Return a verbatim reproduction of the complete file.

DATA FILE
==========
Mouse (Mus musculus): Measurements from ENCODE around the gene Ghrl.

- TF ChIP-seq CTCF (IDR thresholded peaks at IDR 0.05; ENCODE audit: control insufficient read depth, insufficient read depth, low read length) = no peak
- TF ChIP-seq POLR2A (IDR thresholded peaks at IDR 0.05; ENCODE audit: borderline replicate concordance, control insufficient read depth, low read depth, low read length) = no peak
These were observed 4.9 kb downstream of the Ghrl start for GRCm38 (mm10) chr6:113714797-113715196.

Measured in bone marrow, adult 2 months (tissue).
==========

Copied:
Mouse (Mus musculus): Measurements from ENCODE around the gene Ghrl.

- TF ChIP-seq CTCF (IDR thresholded peaks at IDR 0.05; ENCODE audit: control insufficient read depth, insufficient read depth, low read length) = no peak
- TF ChIP-seq POLR2A (IDR thresholded peaks at IDR 0.05; ENCODE audit: borderline replicate concordance, control insufficient read depth, low read depth, low read length) = no peak
These were observed 4.9 kb downstream of the Ghrl start for GRCm38 (mm10) chr6:113714797-113715196.

Measured in bone marrow, adult 2 months (tissue).